Saturday, October 26, 2013

Why Size Matters - How Many Warps Per Inch?

Lately I've had a couple of new inkle weavers ask how to figure out how many warps per inch, so I thought I'd write about it here.

The way I figure, is to wrap the chosen yarn around a ruler squishing it together as I go so that each wrap is touching the last with no space in between. I count the number of wraps which fit in one inch and then double that number. Why double it? Because half of the warps will be on the top layer and half will be on the bottom layer at all times. The number you come up with is the number of warps to put on the loom to weave a 1" wide band. Now, having said that, this is not an absolute. The rule works pretty well for me and my weaving style. Others may weave with a little more or less tension than I do.  If the width of the piece is important (like it has to fit a particular piece of hardware or something) then I strongly suggest that you weave a test piece first to be certain.
I've also noticed that yarns with a harder twist don't pack together as much as soft and squishy yarns do when weaving, so you might want to take this into account.

Here are a few common yarns that I use and the number of warps per inch in my weaving.
You may not get exactly the same result. Everyone's tension and work is different, but it should give you a close idea.
Currently, my favorite choice for guitar straps, Omega Sinfonia (you can buy it here) is classified as a "sport weight" yarn and works out to about 40 warps per inch (for me). Similar yarns are Tahki Cotton Classic and Kertzer Super 10.
Sometimes, I use a slightly heavier yarn, like Knit One, Crochet Too's 2nd Time Cotton, listed as a worsted weight and makes about 26 warps per inch (for me).

For smaller things like bracelets and bookmarks, there are the classic #10 crochet cottons, either from Aunt Lydia's or Coats and Clarks. These work out to about 70 warps per inch (for me).

Pearle cottons are also popular choices for inkle weaving, although I think they are softer and don't hold up to heavy use and abrasion as well, so I use them sparingly or on items that are for lighter duty.  A #3 pearle cotton is about 46 warps to the inch and a #5 about 60.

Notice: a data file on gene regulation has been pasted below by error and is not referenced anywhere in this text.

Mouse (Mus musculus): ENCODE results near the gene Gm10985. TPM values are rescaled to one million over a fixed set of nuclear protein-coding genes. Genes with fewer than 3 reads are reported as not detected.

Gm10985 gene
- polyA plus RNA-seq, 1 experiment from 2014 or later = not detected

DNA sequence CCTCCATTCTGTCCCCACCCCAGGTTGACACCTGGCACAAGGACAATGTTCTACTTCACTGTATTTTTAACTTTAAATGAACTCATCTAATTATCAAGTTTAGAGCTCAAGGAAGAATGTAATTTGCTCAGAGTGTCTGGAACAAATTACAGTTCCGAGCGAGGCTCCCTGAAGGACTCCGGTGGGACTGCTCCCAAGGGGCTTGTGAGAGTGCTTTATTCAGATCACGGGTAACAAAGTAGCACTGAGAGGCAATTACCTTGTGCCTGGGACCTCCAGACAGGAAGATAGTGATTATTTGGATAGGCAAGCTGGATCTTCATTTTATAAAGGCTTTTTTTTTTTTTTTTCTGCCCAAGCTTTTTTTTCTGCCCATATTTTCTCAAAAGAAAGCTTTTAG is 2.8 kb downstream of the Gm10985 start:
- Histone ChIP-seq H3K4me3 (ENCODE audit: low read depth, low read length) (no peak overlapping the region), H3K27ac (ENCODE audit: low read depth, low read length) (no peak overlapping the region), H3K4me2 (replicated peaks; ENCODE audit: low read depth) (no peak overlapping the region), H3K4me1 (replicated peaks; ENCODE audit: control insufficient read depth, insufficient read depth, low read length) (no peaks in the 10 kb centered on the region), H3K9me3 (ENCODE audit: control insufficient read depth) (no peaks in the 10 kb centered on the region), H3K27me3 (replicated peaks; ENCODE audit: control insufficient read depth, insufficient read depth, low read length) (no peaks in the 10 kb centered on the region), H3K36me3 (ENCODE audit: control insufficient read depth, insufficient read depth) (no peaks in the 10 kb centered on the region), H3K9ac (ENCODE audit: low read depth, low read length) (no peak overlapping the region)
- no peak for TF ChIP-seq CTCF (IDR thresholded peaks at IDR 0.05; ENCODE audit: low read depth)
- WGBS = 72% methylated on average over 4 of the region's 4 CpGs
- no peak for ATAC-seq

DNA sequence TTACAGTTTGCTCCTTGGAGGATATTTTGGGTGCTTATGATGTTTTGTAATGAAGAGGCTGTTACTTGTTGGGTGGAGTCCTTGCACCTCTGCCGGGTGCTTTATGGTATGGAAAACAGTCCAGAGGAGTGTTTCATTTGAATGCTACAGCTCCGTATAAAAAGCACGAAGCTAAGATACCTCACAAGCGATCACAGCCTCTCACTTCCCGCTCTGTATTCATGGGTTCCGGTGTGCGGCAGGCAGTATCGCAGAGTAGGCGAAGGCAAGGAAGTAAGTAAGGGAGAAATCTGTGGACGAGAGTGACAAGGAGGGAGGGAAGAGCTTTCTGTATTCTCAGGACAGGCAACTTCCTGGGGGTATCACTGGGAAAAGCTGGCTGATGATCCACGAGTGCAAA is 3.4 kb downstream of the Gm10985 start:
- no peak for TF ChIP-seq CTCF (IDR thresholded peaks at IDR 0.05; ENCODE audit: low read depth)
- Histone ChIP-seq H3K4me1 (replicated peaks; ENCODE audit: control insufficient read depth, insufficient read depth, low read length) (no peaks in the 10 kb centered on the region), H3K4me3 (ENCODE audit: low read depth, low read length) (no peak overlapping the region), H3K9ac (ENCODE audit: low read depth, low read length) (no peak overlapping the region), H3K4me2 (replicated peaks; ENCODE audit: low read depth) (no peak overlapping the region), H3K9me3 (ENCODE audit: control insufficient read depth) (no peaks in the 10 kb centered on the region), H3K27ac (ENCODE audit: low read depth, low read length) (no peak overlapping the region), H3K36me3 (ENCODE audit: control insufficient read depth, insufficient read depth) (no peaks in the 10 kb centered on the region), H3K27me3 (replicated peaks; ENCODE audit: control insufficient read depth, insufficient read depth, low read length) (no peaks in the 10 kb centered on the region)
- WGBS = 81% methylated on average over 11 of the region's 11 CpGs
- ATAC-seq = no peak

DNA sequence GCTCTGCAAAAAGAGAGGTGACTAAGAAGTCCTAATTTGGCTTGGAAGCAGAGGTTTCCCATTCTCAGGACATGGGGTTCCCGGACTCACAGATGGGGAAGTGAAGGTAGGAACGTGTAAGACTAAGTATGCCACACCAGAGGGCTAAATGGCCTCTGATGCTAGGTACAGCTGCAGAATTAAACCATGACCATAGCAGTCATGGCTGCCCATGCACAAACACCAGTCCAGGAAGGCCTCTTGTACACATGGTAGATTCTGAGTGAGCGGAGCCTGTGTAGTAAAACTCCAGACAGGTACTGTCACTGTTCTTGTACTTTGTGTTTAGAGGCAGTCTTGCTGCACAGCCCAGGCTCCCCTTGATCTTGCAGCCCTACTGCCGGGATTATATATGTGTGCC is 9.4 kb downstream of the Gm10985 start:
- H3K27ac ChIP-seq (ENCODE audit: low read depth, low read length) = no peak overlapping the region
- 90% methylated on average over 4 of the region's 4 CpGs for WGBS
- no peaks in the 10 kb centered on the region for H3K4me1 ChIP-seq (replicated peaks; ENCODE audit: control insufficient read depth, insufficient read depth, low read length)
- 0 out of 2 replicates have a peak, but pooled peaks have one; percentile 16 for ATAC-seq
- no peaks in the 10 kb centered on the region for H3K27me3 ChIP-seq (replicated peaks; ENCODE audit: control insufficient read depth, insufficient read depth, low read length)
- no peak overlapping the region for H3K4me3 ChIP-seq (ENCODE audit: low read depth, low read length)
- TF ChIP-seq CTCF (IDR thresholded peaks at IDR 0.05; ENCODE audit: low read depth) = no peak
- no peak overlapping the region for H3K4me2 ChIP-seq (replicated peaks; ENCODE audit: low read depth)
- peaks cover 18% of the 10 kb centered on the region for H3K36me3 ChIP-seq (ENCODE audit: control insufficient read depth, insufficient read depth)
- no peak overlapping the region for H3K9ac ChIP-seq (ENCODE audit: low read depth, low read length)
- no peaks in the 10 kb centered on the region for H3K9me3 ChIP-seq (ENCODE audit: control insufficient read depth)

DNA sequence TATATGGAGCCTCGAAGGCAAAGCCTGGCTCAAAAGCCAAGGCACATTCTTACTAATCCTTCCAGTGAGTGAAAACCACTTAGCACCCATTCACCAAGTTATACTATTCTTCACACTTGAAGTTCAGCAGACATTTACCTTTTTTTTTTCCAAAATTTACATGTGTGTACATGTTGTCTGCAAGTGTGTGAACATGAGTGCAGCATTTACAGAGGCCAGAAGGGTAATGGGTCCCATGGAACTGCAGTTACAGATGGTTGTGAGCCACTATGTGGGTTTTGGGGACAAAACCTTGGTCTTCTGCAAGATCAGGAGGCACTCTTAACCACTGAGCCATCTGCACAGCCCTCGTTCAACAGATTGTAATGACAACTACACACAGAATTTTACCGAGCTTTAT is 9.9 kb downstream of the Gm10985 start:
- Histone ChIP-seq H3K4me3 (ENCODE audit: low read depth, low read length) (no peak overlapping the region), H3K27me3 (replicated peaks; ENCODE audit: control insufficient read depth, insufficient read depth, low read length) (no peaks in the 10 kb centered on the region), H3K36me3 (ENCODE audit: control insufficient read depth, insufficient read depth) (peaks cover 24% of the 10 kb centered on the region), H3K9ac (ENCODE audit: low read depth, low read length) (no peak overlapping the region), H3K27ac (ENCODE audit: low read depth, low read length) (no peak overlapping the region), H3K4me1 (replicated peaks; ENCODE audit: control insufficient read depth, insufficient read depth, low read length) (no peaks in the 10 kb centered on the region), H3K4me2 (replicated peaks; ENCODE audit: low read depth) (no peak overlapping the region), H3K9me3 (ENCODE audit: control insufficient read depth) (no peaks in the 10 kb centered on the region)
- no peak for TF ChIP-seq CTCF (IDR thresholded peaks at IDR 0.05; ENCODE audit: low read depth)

Here on Laverne Waddington's blog, you can find mention of some other types of yarns and size comparisons.   She says that, while wraps per inch are useful for comparing the weight of one yarn to another, that her students can get a range of widths from identical warp setups. She says the only way to know for sure is to do a sample.


  1. Thanks for sharing this Annie. I've used Perle Cotton for inkle weaving and now I'm trying bamboo (since I had colors I liked better than what I have in Perle), which seems to be too soft and stretchy. Your preferred yarns and why you like them are a great source of information. Vicki Hedrick

  2. Vicki- I'm glad to know that you found this useful. I've used lovely bamboo yarns for scarves on the inkle. I like mixing them with other rayon, silk and novelty yarns. Bamboo yarns just feel so wonderful, however they are not the strong and durable types that I typically use for a working strap. ~Annie

  3. Thanks Annie! I agree about perle being a little weak and soft, I'll be interested in trying Sinfonia for braiding. - Ingrid

  4. Annie,
    I am receiving an Inkle Loom for Christmas and am excited to get started. I see your recommended yarns here — is sport weight the same as “fine” weight yarn? Are there any brands one could purchase at Michaels or JoAnn?